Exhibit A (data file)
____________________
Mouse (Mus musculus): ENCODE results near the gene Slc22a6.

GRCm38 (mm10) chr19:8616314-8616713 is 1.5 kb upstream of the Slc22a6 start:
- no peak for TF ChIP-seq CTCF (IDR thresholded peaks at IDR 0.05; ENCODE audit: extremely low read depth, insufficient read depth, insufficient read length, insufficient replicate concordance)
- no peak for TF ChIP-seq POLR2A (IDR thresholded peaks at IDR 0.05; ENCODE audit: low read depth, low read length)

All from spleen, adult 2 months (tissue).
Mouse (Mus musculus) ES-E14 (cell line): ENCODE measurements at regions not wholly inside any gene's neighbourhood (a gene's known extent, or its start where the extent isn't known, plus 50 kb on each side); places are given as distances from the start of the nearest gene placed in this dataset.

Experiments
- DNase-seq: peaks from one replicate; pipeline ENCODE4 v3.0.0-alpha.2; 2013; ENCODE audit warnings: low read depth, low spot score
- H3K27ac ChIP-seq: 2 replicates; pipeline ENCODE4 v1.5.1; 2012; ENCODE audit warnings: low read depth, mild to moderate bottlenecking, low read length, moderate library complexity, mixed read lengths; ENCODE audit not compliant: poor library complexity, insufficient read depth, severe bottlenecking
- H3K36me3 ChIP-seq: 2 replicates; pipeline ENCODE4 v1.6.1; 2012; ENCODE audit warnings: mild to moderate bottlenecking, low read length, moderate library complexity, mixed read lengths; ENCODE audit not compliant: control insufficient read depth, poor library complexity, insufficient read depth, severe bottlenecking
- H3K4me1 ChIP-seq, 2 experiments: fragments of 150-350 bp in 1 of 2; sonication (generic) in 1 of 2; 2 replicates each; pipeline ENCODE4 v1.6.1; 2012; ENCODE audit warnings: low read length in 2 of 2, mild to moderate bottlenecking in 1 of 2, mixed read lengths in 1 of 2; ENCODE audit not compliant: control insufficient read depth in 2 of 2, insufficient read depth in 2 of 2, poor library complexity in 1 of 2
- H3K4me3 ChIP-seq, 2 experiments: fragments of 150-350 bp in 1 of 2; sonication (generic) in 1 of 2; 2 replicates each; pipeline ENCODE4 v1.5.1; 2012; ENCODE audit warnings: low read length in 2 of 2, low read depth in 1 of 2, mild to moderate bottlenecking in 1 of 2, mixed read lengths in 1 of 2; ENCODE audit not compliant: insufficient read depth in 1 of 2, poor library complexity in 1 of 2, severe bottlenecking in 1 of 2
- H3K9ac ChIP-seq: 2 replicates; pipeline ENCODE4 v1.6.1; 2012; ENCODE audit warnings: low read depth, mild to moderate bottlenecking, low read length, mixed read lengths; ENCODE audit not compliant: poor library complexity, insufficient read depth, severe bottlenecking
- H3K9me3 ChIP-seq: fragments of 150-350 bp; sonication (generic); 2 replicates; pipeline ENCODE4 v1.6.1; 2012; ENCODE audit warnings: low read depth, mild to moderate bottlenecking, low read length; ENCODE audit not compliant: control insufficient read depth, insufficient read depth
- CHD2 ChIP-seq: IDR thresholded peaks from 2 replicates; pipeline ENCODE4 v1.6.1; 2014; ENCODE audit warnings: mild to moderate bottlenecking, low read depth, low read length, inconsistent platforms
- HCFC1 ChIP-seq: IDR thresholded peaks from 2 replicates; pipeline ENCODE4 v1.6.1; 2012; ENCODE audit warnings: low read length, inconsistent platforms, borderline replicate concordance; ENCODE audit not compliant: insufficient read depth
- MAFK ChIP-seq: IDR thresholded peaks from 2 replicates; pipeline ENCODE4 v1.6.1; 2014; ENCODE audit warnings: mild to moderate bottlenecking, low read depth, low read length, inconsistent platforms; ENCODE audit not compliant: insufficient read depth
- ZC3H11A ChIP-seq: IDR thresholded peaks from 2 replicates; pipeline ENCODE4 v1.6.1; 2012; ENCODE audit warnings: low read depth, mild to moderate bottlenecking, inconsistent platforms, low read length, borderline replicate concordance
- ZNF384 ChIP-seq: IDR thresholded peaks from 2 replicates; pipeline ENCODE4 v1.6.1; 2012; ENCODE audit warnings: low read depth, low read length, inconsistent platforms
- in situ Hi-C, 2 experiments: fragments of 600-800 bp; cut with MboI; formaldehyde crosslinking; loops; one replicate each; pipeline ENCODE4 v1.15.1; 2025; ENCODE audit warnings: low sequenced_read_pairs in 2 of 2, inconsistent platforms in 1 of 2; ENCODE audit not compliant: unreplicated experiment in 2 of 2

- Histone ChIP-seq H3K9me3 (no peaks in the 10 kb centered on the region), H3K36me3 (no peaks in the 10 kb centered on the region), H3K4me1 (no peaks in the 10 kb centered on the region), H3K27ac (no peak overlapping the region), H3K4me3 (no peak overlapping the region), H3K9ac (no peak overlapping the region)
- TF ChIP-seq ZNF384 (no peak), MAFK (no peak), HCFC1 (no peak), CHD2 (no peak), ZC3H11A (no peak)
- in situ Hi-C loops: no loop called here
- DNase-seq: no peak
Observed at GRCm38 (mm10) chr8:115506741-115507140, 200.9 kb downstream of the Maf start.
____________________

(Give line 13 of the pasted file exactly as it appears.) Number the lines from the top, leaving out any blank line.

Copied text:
- H3K9ac ChIP-seq: 2 replicates; pipeline ENCODE4 v1.6.1; 2012; ENCODE audit warnings: low read depth, mild to moderate bottlenecking, low read length, mixed read lengths; ENCODE audit not compliant: poor library complexity, insufficient read depth, severe bottlenecking